Trichothecenes and aspinolides produced by Trichoderma arundinaceum regulate expression of Botrytis cinerea genes involved in virulence and growth

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Trichothecenes and aspinolides produced by Trichoderma arundinaceum regulate expression of Botrytis cinerea genes involved in virulence and growth

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Title: Trichothecenes and aspinolides produced by Trichoderma arundinaceum regulate expression of Botrytis cinerea genes involved in virulence and growth
Author: G. Malmierca, Mónica; Izquierdo Bueno Reina, Inmaculada; P. McCormick, Susan; Cardoza, Rosa Elena; J. Alexander, Nancy; Barua, Javier; Lindo, Laura; A. Casquero, Pedro; González Collado, Isidro; Monte, Enrique; Gutiérrez, Santiago
Departments: Química Orgánica
xmlui.dri2xhtml.METS-1.0.item-source: Environmental Microbiology (2016) 18(11), 3991–4004
Abstract: Trichoderma arundinaceum (Ta37) and Botrytis cinerea (B05.10) produce the sesquiterpenoids harzianum A (HA) and botrydial (BOT), respectively. TaDTri5, an HA non-producer mutant, produces high levels of the polyketide compounds aspinolides (Asp) B and C. We analyzed the role of HA and Asp in the B. cinerea-T. arundinaceum interaction, including changes in BOT production as well as transcriptomic changes of BcBOT genes involved in BOT biosynthesis, and also of genes associated with virulence and ergosterol biosynthesis. We found that exogenously added HA up-regulated the expression of the BcBOT and all the virulence genes analyzed when B. cinerea was grown alone. However, a decrease in the amount of BOT and a down-regulation of BcBOT gene expression was observed in the interaction zone of B05.10- Ta37 dual cultures, compared to TaDTri5. Thus, the confrontation with T. arundinaceum results in an upregulation of most of the B. cinerea genes involved in virulence yet the presence of T. arundinaceum secondary metabolites, HA and AspC, act separately and together to down-regulate the B. cinerea genes analyzed. The present work emphasizes the existence of a chemical cross-regulation between B. cinerea and T. arundinaceum and contributes to understanding how a biocontrol fungus and its prey interact with each other.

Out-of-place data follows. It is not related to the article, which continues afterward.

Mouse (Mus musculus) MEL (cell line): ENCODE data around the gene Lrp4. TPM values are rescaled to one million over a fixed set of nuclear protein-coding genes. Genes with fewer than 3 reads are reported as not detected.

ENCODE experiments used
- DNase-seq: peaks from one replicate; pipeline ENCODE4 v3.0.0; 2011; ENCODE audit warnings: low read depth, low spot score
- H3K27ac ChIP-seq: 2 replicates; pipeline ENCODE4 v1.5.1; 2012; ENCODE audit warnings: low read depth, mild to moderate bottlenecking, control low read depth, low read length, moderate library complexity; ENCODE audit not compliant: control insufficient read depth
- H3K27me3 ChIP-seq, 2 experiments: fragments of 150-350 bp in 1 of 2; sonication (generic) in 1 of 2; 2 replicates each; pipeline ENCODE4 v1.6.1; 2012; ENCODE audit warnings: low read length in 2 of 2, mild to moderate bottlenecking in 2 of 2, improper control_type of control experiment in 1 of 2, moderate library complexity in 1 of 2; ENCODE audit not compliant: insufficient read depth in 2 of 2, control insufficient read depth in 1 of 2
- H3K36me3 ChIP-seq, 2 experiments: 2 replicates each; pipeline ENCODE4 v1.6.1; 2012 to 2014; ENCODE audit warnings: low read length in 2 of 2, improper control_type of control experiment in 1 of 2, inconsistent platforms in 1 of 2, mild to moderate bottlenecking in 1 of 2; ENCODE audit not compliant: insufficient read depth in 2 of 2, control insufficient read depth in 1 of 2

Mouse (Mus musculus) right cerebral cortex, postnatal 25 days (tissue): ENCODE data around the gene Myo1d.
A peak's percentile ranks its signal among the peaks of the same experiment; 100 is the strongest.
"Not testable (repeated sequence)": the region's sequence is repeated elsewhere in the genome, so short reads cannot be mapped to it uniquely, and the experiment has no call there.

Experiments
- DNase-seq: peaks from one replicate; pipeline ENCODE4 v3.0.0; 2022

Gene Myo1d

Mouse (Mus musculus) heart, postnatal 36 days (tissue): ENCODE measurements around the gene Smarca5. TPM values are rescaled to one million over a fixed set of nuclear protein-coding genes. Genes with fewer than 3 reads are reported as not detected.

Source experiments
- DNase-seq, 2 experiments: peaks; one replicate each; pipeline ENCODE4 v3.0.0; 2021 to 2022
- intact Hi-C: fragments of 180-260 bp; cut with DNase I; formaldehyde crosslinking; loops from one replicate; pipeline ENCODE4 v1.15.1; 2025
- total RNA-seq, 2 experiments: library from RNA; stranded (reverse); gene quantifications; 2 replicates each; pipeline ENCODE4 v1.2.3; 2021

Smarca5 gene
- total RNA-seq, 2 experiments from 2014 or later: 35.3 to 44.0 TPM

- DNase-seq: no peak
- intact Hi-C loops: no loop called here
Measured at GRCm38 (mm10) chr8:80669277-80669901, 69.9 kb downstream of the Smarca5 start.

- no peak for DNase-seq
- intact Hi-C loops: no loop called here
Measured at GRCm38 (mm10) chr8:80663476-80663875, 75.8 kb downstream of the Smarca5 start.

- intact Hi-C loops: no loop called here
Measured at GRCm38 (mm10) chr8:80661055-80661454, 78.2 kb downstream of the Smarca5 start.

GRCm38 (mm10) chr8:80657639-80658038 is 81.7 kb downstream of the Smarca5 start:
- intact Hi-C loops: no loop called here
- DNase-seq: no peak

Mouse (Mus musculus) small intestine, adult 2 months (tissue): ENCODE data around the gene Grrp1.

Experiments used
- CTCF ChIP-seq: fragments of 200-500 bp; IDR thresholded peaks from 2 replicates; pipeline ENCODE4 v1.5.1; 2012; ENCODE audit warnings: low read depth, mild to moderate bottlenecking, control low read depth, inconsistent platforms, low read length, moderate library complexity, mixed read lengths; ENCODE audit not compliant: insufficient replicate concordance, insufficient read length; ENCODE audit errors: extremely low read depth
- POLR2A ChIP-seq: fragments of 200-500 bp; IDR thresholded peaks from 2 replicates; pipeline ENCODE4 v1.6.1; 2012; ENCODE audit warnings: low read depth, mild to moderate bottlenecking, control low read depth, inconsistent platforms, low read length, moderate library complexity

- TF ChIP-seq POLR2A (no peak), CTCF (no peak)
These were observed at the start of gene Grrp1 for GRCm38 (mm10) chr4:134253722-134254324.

Handle: http://hdl.handle.net/10498/20597
Date: 2016

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